Children learn through play. As an occupational therapist who works with children and youth, I use games and toys almost every day to help develop important cognitive, visual perceptual, motor, sensory, social, play and leisure skills. While many different types of activities can be used in therapy, this blog focuses on off-the-shelf games and toys that are accessible to most. Whether you are a therapist, parent, teacher, or a game lover like me, I hope you discover something useful while you are here. Learn a different way to play a game you already own or discover a new game for your next family game night. Either way, just go play. It's good for you!

The OT Magazine named The Playful Otter one of the Top 5 Pediatric OT Blogs.

Sunday, June 4, 2017


Work on visual discrimination, figure ground, visual closure, visual memory, auditory memory, visual form constancy, manual dexterity, in-hand manipulation, executive function, process skills, social interaction skills, play and leisure exploration and participation
In the box: 97 cards, 12 animals, 8 barns, animal grab bag
If you like games filled with fun pieces, check this one out. Snorta takes place in a barnyard, and the box is filled with miniature barns, whimsical barnyard animals, and matching cards. Once the action begins, it will not only look like a barnyard, it will sound like one too.
The object of the game: Be the first to get rid of all your animal cards.
Set up the game: Give each person one barn. Put all 12 animals in the bag. Each player puts his hand into the bag, takes out one animal, and places it near his barn. Shuffle and deal all cards face-down so that each player has the same amount. Set any extra cards back in the box. In turn, each player will now make the sound of his animal and place his barn over it so no one else can see it. Go around once more and each player makes the sound again to help all remember. Each player picks up his deck of cards and places them face down in one hand.
Play the game: Players take turns flipping and playing the top card from their deck. Each player will be building a pile of cards in front of him, in plain sight of all other players. Once a card is played that matches another card that is on top of someone's pile, the game comes to a stop. The two players with matching cards will race to make the sound of the other player's animal that is hidden in their barn. All other players remain silent. I am going to quote directly from the instructions here, so I don't confuse anyone:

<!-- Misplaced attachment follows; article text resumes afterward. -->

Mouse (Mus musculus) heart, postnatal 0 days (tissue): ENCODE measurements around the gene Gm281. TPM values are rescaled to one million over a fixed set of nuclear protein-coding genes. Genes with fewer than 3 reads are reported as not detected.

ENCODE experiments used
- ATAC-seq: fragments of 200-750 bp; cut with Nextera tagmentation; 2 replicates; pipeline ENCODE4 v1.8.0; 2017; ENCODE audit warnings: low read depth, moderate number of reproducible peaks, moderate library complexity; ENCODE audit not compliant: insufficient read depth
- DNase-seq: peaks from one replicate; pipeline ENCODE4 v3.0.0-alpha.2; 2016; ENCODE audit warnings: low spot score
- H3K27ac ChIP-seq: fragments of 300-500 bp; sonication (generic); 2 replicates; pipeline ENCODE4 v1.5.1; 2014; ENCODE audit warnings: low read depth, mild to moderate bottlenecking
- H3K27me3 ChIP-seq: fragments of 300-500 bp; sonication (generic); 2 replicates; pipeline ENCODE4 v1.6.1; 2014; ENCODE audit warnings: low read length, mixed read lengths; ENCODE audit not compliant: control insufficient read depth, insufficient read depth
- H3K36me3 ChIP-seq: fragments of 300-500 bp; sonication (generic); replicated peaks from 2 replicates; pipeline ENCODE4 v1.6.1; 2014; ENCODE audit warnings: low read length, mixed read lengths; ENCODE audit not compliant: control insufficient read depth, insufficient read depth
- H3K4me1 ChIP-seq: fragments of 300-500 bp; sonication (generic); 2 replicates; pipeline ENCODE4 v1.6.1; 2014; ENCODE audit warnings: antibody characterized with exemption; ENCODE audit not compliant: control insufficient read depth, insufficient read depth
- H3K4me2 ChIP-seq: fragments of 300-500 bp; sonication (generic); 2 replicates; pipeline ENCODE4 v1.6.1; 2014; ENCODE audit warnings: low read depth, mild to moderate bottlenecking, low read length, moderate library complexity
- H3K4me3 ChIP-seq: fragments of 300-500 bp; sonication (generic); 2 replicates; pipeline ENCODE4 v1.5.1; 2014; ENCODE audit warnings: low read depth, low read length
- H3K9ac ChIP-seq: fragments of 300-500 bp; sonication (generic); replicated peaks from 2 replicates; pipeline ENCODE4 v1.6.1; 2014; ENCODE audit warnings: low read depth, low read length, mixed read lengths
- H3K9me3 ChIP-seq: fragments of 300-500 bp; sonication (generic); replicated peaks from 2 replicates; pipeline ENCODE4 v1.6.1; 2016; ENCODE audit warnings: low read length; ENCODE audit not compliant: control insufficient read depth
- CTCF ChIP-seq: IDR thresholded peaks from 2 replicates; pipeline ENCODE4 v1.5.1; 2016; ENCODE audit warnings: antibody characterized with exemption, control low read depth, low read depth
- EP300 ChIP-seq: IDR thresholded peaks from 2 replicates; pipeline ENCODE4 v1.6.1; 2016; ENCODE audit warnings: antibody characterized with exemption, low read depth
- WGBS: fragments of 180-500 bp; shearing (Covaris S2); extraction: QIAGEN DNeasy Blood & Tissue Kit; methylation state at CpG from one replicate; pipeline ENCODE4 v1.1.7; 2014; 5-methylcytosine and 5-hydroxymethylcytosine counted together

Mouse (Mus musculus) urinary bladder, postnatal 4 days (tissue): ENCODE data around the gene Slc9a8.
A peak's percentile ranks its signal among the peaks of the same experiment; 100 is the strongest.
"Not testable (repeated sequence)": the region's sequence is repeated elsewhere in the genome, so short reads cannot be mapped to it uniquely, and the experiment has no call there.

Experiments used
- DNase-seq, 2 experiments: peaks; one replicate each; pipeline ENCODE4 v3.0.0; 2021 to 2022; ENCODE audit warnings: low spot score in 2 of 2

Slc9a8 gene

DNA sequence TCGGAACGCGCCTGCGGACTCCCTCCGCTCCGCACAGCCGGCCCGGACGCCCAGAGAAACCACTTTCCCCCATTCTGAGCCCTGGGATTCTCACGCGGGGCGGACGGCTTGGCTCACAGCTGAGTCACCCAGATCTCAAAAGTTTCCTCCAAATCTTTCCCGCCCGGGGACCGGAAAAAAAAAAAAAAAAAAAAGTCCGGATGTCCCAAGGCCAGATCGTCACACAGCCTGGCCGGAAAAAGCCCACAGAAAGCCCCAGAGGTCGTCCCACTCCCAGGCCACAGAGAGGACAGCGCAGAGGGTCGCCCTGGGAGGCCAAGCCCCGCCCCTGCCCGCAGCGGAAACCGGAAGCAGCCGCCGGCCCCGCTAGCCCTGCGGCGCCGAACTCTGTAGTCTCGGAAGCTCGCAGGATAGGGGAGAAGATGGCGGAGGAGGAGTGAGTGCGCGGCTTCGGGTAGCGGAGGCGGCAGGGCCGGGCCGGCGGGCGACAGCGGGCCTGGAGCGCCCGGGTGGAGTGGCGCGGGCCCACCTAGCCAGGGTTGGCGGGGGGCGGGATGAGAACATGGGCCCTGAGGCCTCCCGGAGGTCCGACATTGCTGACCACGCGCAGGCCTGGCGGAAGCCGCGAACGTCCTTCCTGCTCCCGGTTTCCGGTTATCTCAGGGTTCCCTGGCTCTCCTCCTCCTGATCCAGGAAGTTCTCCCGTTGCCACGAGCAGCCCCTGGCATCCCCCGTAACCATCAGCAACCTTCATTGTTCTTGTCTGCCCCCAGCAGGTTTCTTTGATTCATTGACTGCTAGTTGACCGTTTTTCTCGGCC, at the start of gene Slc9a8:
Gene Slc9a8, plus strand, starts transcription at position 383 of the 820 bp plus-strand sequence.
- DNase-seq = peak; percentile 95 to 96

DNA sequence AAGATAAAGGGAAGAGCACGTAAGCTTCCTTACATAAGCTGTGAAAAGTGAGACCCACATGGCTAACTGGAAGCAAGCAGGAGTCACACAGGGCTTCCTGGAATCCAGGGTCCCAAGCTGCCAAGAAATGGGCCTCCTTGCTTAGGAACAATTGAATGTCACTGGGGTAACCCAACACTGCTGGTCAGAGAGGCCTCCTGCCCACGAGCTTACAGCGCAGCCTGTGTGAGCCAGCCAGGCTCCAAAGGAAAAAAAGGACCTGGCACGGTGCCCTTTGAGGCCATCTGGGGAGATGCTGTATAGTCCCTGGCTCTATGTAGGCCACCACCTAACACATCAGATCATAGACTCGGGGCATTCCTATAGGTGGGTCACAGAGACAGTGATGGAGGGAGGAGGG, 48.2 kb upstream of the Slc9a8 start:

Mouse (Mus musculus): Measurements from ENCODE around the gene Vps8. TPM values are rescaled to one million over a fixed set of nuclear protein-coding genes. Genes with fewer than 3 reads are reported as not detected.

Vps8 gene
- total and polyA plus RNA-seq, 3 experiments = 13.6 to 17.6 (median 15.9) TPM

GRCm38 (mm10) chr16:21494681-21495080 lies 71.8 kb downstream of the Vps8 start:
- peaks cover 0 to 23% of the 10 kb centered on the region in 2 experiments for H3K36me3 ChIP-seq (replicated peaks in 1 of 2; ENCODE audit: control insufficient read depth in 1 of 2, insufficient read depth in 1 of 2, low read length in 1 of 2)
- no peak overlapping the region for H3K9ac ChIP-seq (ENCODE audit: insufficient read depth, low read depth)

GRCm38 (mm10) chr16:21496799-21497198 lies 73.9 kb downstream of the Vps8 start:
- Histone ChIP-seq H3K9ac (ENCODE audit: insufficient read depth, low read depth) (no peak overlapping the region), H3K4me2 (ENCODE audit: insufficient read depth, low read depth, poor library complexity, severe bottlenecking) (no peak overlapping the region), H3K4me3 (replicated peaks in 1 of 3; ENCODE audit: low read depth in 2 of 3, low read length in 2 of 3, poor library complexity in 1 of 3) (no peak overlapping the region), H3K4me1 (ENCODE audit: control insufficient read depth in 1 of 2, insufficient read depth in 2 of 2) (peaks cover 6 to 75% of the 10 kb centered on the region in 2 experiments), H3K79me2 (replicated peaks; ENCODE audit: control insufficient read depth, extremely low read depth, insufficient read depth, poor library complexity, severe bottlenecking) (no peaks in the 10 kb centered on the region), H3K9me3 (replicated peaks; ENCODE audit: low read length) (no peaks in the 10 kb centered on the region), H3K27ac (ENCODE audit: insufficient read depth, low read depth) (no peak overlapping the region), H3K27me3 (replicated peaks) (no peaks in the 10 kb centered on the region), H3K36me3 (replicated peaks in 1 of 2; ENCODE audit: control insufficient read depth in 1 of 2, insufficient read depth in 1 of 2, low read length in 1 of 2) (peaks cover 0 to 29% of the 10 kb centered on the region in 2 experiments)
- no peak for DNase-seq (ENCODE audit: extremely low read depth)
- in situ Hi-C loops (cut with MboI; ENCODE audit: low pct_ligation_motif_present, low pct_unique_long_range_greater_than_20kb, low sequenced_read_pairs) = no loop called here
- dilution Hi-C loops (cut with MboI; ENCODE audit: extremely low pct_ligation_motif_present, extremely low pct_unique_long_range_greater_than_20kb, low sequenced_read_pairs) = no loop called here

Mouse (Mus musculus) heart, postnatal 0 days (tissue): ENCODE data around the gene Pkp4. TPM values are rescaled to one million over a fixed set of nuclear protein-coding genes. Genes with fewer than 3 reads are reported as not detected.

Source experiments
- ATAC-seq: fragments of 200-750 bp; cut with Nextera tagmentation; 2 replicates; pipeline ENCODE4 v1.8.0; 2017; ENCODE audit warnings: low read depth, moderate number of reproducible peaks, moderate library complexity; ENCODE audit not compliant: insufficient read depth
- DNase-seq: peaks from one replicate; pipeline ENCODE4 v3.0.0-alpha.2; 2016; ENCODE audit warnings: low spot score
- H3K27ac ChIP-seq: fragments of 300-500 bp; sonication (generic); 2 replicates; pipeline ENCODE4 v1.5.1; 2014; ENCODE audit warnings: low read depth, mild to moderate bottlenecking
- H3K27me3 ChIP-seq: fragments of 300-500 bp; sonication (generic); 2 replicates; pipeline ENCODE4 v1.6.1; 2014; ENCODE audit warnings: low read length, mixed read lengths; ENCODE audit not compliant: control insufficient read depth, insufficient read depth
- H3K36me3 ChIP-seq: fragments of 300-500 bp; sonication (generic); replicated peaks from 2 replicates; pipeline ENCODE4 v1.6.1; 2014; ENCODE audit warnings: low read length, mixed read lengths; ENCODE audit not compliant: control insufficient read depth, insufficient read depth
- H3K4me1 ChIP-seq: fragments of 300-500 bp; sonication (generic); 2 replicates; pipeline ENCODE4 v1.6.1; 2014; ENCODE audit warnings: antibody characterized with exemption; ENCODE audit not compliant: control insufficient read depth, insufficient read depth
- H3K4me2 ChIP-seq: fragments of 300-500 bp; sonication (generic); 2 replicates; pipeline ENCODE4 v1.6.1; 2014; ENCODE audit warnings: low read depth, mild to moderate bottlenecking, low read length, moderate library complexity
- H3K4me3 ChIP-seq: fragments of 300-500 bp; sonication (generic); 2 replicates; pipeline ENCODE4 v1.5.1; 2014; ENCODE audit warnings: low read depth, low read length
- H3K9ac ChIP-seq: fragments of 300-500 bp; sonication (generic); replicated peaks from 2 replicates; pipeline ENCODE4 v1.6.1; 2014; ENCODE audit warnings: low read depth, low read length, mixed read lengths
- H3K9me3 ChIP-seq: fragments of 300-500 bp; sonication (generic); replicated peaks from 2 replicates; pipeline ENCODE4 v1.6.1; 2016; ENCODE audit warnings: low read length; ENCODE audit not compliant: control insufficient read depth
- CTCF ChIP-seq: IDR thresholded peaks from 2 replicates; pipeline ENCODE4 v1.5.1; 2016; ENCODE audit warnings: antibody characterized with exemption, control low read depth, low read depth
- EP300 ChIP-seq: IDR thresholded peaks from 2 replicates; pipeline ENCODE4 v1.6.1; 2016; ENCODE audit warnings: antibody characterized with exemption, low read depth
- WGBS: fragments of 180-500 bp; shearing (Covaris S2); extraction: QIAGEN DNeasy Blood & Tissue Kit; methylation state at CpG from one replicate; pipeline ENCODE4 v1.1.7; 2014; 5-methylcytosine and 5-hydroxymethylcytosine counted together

Example - Player A, who has a pig in his barn, plays an owl card. Player E, who has a duck in his barn, already has an owl card on top of his stack of table cards. Since their cards match, Player A races to say "quack" before Player E says "oink". It is important to note that the two players who match cards make the sound of the animal in each other's barn rather than the sound of the animal on the cards.
The first of the two players involved in the match who can make the sound of the other player's hidden animal wins that match. He gives all of the cards on his pile to the other player, who adds them to the bottom of his deck. The first player to run out of cards is the winner.
Try this:
  • Hold your cards in your non-dominant hand and push them off the top with the thumb. Or, place your deck on the table top and lift each card off the top to play, being careful not to slide other cards off the deck or topple the deck.
  • Play with the animals and barns and practice making animals sounds before beginning the game.
  • After playing the game and players are familiar with the animals, ask a player to put his hand in the bag and, without sight, feel an animal and guess which one it is. Pull it out and see if it is correct. Play until all 8 animals have been identified. Line up the 8 animal cards to look at while you are guessing if help is needed.
  • Choose two animals and sort out all matching cards. Mix these cards and put the pile face-up in front of the player. Place one animal on each side of this pile to indicate which cards go where. Ask the individual to sort the cards into two piles. Pick each card off the deck without sliding others off the pile.
  • Use a straw or puffer to blow small pom poms across the table and into the barns.
  • Line up several cards on the table and ask the player to line up the matching animal next to the card.
  • Choose one animal. Place the deck of cards, face-up, in the non-dominant hand. Push the cards off the deck one at a time, using the thumb, and sort them into two pile: 1) matches the animal or 2) does not match the animal.
  • Place two or more different animal cards in a line in front of the player. Give him one animal and ask him to find the matching card.
  • Play a game of memory using 24 cards (2 for each of the 12 animals).
  • Play a matching game by placing all the cards face-up on the table. Present one animal and ask the player(s) to find all the matching cards.
  • Scatter the animals cards on the table, face-up. Place them upside-down, sideways, and partially covered by other cards. Present the player(s) with one animal and ask them to find all the matching cards.
  • Line up the eight barns and push one animal inside each.
  • Sit across from the player. Line up several animals. Ask the player to memorize the order, running through the sequence verbally to help him remember. Now cover the animals with barns, the opening toward you so the player cannot see the animals inside. Name an animal or make an animal sound and ask the player to life the barn that he thinks is covering the matching animal.
  •  Start by naming the animals instead of making the sounds if the player has trouble remembering the sounds.
 If you are interested in purchasing this item or just want more information, click on the image below. 

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